…but not before New York book reviewer Sam Anderson, one of several critics who came away from Alice Sebold’s The Almost Moon with the distinct impression that the protagonist had put her dead mother’s body in the freezer, explains how they all made the same mistake. (This, by the way, would seem to answer the question several people asked me yesterday, about whether it might just be possible that the body was in the freezer in the ARC, then rewritten onto the floor at the last minute, with a resounding no—and just to make sure, I asked Little, Brown, and was assured there had been no changes on that front.)
The only point that I’d argue with him over is whether or not Lee Siegel was being ambiguous or misreading the novel: If you accept the premise of Siegel’s review that “Mom in the freezer” is a “juvenile contrivance,” then, yes, as Anderson points out, “[it's] a juvenile contrivance whether it actually happens or is just a dark fantasy.” I’d merely suggest that the way in which Siegel frames that specific criticism—”You find yourself struggling simultaneously with the juvenile contrivance of Mom in the freezer, the icy cynicism of such a conceit and the utter unreality of the conversation”—indicates that the “contrivance”/”conceit” of what he later calls “the freezer moment” was read as something that actually occurs in the story, just as the conversation about it does. As Siegel sets up the offending dialogue (“She tells him what happened”), the implication seems clear when he segues to Jake’s questioning Helen about what she thought putting the body in the freezer would achieve that she’s just told him the body’s in the freezer.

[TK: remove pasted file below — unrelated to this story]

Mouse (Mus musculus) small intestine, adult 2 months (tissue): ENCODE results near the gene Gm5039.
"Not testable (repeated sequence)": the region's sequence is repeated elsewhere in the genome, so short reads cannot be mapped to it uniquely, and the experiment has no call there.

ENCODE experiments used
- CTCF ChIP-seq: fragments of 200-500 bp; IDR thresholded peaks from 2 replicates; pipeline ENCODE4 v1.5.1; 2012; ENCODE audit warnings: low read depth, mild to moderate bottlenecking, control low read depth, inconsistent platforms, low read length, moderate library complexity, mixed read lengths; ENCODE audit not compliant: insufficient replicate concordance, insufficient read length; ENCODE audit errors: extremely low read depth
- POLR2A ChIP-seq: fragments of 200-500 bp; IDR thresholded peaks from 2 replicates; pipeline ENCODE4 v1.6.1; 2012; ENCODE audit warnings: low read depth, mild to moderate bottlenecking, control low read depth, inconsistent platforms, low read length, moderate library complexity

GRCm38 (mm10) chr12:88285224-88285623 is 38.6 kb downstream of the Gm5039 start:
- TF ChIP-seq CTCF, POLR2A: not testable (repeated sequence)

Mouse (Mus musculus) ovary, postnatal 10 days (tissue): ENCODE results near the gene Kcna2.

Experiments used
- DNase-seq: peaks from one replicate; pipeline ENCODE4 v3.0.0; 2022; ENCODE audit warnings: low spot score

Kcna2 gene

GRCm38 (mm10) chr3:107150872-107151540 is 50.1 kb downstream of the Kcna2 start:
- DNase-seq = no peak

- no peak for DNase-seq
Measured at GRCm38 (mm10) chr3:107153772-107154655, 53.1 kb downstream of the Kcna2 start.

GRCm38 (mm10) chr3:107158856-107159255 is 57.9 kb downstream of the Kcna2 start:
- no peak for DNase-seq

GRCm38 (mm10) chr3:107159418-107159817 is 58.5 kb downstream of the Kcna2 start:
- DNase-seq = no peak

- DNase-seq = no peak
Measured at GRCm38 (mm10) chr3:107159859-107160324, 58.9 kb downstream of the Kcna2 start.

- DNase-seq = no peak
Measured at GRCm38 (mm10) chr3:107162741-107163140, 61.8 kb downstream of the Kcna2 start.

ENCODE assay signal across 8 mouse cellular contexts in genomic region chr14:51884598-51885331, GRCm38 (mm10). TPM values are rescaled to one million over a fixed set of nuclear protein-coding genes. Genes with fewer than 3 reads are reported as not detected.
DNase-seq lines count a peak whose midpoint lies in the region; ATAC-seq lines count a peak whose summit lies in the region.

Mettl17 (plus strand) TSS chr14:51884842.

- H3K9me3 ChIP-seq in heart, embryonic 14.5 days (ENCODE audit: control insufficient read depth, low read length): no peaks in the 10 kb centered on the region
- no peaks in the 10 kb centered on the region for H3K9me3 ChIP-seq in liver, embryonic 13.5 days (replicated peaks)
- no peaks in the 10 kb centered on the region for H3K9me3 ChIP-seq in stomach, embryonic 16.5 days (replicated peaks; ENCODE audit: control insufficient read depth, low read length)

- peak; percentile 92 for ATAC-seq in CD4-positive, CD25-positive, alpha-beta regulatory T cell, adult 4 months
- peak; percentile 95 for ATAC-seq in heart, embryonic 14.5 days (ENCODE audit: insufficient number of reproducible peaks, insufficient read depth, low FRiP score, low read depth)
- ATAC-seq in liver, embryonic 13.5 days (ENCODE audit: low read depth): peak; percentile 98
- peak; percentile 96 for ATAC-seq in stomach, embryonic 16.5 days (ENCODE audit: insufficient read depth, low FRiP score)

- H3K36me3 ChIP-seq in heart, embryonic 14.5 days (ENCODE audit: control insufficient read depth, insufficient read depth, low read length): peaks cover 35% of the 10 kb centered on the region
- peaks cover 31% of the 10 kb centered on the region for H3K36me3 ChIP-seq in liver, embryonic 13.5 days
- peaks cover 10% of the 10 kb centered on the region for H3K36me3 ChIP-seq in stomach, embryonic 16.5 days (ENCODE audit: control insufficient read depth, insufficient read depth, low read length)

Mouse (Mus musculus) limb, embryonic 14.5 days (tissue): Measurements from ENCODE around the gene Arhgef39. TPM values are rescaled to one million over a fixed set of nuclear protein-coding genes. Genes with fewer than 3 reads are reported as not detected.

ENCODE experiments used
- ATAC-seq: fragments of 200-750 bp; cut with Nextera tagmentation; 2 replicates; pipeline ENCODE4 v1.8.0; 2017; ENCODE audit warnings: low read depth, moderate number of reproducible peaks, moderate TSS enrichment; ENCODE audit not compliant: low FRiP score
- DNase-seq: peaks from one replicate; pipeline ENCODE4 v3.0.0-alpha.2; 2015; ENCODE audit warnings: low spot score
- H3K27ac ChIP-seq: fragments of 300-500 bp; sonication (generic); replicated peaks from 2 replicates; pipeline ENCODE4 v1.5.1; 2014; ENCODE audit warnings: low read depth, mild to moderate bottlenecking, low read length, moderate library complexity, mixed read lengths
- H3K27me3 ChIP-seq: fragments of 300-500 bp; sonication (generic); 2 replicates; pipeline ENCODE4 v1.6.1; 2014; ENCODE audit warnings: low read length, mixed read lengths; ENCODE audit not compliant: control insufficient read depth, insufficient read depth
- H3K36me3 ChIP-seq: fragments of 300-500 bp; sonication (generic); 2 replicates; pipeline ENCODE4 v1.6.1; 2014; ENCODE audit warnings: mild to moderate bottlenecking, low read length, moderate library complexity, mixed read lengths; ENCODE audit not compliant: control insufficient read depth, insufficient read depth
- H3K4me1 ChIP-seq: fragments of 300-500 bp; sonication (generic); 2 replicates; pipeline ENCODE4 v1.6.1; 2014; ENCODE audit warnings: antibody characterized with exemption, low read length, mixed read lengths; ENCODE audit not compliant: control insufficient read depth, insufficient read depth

All the quibbling over the placement of the corpse masks the larger issue, though. As Anderson asks,
“Does the mistake matter (beyond, of course, making certain reviewers look silly)? Is freezer vs. floor an inconsequential question of logistics, the equivalent of asking what color of towels Helen uses to smother her mom? Or is it freighted with all kinds of thematic and moral consequences?”
I think the realistic answer is that it depends on how much significance the reviewer gave the body in the freezer at the time. Anderson mentions the event he imagined in passing and invokes it again for a closing gag, but Siegel uses it to construct an entire argument about the characters, about the novel, and about Sebold’s alleged “impenetrable moral narcissism.” Is that argument, as I asked last week, undermined by a weak link in the chain? That’s for anybody who’s read both the novel and the review to decide for themselves.